Check out our comprehensive guide for more information about how to get out of debt.

The Problem With Riding the Credit Card Float

People who pay the credit card balance in full often can’t cover the current month’s spending. So what do they do? They charge all the spending on the credit card account and pay it next month. Do you see the cycle? It perpetuates itself. You’re trapped a month behind.

Still not sure if this applies to you? Here’s that test again: Can you pay your credit card in full right now AND meet your current obligations with your cash on hand? If you can’t, you’re probably riding the credit card float.

If you’ve been riding the credit card float and then decide to try YNAB, you get a huge wake up call. YNAB is like that really honest best friend. You know what I mean–the one who tells you the truth even when you don’t want to hear it. That’s a good friend. 

YNAB wants you to create a plan with money you have. So YNAB sees this credit card debt and puts it in your face, saying, “Hold on there, Cowboy! You only have enough money to pay off the credit card OR fund this month’s expenses. You can’t do both!”

If you pay off the spending from last month on the credit card, you’ll have no cash on hand for your necessary expenses this month. If you use the money to fund this month’s expenses, you can’t pay off the whole balance on the card.

You may be thinking, “How did this happen?!? It’s not fair! I was being so responsible! I paid it off every month.” It happened because every time you charged on that card, you promised away future income.

So what to do?

How to Get Off the Credit Card Float

1: Acknowledge that this is debt.

2: Make a decision. Do you want to break the cycle quickly or slowly?

If you want to break it quickly, stop paying the card in full. It’s painful, I know. But it will allow you to fund your current obligations. You’ll gain powerful awareness when you start connecting the money you have to a concrete plan. You can still make a plan to pay off that balance by throwing some money at it every month or by reallocating money from any categories where you have some wiggle room.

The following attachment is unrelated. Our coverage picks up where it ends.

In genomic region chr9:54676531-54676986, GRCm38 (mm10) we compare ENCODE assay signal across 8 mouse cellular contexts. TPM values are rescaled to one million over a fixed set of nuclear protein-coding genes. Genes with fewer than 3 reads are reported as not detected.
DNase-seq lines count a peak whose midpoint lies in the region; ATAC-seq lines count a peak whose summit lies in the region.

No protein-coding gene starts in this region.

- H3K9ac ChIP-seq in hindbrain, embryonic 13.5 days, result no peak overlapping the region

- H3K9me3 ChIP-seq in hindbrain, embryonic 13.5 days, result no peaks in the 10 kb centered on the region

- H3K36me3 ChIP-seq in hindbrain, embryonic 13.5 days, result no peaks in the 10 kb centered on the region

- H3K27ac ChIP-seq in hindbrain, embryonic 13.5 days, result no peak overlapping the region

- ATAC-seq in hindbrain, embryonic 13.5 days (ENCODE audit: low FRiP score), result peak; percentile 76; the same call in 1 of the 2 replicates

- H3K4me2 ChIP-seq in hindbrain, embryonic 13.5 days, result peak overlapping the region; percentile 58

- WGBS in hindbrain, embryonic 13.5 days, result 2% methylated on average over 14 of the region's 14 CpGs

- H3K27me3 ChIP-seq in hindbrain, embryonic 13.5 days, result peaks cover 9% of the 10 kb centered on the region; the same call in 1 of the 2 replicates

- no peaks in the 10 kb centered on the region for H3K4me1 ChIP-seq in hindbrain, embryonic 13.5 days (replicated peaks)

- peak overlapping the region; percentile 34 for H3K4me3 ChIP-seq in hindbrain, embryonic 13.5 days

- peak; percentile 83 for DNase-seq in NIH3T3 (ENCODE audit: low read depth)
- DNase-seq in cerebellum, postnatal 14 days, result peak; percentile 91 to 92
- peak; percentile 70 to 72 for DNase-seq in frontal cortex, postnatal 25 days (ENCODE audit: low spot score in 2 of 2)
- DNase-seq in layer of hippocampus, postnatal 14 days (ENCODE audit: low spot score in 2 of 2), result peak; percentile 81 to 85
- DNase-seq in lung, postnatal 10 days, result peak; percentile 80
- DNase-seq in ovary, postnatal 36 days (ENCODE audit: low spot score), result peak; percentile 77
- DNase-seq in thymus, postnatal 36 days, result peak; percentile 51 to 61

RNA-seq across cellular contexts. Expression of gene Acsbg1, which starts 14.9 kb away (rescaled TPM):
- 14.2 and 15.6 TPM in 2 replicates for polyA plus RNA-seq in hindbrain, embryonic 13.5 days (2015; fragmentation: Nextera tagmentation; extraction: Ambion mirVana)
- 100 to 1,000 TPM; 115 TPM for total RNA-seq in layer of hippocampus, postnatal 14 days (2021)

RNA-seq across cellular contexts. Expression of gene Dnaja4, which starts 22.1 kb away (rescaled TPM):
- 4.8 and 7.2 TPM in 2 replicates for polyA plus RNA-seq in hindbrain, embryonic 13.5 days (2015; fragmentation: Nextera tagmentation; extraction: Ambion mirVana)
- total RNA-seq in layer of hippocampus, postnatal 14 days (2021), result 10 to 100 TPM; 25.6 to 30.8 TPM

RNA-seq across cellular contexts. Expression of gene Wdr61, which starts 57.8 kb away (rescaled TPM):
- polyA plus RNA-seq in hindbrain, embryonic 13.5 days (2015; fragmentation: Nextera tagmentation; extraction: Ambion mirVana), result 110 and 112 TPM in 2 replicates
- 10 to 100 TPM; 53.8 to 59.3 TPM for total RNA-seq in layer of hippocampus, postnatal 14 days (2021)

If you want to break it slowly and continue paying it in full:

  • Cut back on all unnecessary spending. Slash wherever you can for a while.
  • Stop using the card unless you absolutely have to. You’re going to see a lot of overspending in YNAB, so move money to cover it as soon as you get money.

Remember, just like with the library book, you don’t own the money that you borrow despite the fact that it is in your possession. It’s a loan. Work as quickly as you can to pay it back and get to a point of true ownership. At that point, you’ll have moved from living on next month’s income to living on last month’s income.

I want to be clear–I’m not against taking advantage of the grace period on a credit card. I just don’t want you in a vulnerable position where paying that debt depends on future income. 

Always remember: the future income is not here yet and is not guaranteed, but the debt is here right now–that’s a sure thing!

Once you’re living on last month’s income, you can use that credit card to your heart’s content because you’ll make a plan with money that you already own, and you’ll know you can pay that bill anytime you want. That’s freedom. That’s peace of mind.

That’s where YNAB wants to take you.

Want to get off the float and start getting a month ahead on your money? Try YNAB free for 34 days, no credit card required!

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Are You Riding the Credit Card Float?